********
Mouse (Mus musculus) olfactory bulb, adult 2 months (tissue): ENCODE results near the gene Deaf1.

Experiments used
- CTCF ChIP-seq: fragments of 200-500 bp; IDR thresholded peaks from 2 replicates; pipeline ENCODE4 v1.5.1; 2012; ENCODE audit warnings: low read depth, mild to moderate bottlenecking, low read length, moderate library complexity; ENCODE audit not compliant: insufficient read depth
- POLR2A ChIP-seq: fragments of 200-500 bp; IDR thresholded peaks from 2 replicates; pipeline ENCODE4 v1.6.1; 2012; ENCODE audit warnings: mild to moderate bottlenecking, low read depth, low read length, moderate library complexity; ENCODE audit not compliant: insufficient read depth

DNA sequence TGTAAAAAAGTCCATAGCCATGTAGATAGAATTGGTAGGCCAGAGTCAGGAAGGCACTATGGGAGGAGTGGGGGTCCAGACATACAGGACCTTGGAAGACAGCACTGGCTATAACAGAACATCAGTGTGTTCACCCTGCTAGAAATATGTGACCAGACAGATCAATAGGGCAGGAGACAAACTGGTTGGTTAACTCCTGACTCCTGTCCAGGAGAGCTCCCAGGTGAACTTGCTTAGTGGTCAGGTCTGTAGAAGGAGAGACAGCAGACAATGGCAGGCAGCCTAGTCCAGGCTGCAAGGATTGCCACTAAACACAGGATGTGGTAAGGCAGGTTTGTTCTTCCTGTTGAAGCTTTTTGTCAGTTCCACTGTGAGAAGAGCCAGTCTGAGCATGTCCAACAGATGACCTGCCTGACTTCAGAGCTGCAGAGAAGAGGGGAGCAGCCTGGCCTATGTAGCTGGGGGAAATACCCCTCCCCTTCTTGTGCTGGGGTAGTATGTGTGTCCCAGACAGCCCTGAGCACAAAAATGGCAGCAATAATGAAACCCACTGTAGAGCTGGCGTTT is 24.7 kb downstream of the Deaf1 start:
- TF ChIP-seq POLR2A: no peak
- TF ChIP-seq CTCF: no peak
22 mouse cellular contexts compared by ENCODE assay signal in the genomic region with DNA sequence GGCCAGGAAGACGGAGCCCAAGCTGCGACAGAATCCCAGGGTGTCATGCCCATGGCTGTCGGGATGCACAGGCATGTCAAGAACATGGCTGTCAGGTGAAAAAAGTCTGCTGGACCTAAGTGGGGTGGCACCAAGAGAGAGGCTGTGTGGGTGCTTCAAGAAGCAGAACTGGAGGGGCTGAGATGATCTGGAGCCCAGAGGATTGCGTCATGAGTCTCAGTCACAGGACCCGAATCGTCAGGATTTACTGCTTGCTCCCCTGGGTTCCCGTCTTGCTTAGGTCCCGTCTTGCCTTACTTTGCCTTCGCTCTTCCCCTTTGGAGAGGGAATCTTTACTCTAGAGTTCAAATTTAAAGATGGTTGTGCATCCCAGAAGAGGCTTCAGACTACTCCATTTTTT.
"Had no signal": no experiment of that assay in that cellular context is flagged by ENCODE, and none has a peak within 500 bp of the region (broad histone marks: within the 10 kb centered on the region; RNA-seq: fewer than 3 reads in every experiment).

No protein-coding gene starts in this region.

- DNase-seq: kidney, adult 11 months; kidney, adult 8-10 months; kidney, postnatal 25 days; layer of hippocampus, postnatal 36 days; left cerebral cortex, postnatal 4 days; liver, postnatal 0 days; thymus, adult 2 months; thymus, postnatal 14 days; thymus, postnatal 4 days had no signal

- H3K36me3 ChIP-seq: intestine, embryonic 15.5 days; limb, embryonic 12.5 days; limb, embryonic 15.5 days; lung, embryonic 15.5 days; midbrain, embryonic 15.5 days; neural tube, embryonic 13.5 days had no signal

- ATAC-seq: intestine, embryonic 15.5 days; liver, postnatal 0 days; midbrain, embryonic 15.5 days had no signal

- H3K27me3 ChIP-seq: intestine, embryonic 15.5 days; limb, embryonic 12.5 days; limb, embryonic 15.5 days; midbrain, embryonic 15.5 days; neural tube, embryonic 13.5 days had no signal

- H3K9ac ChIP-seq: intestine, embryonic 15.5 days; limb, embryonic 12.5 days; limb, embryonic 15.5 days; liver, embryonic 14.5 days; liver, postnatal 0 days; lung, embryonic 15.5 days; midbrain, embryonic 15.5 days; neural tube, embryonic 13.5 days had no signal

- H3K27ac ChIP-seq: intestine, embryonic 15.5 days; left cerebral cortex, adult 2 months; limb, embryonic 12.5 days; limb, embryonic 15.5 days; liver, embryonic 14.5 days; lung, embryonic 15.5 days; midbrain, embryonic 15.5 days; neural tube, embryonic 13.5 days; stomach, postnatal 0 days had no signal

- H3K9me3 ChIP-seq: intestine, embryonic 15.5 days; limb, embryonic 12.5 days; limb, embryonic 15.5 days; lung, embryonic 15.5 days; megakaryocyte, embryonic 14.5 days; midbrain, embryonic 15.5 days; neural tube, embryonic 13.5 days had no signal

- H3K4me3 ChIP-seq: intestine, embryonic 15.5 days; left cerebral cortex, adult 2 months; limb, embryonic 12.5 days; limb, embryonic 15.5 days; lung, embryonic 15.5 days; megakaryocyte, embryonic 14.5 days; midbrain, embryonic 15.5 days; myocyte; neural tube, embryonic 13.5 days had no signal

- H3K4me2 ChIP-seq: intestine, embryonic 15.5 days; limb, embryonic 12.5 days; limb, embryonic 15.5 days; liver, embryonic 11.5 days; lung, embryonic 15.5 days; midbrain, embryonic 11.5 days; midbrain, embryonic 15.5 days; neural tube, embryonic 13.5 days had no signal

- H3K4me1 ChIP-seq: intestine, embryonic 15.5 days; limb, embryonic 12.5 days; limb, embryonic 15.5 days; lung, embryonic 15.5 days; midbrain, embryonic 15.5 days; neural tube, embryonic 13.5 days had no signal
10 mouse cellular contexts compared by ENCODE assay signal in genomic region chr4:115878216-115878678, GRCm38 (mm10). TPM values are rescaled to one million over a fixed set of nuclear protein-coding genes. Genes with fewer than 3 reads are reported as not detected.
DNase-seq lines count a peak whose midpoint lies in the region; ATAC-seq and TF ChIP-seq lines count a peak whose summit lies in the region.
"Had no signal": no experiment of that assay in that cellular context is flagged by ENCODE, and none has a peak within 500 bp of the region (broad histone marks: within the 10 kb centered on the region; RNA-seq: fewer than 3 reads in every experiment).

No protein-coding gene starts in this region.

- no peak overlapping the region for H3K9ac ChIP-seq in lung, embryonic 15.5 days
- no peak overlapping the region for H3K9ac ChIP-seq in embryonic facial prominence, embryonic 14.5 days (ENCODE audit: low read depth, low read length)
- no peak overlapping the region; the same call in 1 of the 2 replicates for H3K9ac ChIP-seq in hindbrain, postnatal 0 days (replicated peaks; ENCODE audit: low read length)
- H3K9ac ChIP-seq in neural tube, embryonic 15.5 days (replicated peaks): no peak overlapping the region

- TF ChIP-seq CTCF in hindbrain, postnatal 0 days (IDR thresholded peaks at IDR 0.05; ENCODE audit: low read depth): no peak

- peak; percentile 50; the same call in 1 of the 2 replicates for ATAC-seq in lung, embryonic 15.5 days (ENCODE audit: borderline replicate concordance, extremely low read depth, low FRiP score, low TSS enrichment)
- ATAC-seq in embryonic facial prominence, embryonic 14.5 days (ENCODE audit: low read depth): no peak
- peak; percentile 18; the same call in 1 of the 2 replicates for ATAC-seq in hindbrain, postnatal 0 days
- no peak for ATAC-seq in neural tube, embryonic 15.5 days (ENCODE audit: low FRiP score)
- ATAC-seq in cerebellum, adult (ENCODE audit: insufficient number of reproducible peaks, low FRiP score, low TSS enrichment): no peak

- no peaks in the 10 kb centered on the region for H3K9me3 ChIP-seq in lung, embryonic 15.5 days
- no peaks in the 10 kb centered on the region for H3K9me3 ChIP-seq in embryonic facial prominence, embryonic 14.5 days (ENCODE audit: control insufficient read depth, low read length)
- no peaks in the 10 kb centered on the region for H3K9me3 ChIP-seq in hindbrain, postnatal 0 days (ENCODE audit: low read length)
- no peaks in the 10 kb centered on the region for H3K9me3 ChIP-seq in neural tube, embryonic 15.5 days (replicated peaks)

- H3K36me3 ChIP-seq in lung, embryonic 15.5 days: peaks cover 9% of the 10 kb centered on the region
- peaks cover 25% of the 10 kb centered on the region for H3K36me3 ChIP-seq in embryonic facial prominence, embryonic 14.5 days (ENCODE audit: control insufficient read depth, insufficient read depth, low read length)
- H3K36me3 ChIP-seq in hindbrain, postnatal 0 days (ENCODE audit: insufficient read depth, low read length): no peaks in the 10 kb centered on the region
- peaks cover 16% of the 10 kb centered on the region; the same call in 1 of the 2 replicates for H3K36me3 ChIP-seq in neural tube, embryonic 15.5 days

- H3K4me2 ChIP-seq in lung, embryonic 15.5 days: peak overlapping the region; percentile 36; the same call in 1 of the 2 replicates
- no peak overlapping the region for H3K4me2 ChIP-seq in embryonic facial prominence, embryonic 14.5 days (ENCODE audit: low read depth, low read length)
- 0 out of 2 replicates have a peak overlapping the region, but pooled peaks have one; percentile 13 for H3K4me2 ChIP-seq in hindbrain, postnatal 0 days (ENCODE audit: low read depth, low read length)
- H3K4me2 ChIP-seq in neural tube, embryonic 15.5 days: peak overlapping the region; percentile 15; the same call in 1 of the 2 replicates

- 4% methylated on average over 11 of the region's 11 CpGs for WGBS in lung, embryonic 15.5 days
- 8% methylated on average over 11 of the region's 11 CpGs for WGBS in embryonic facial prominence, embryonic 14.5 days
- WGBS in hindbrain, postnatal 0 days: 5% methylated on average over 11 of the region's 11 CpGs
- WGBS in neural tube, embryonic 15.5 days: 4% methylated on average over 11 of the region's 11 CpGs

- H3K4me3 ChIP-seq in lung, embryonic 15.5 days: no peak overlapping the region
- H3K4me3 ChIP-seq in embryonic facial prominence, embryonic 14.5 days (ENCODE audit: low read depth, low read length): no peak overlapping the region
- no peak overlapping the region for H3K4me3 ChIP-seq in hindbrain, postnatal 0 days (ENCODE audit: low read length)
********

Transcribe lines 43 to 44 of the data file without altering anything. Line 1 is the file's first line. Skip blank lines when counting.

- H3K4me2 ChIP-seq in lung, embryonic 15.5 days: peak overlapping the region; percentile 36; the same call in 1 of the 2 replicates
- no peak overlapping the region for H3K4me2 ChIP-seq in embryonic facial prominence, embryonic 14.5 days (ENCODE audit: low read depth, low read length)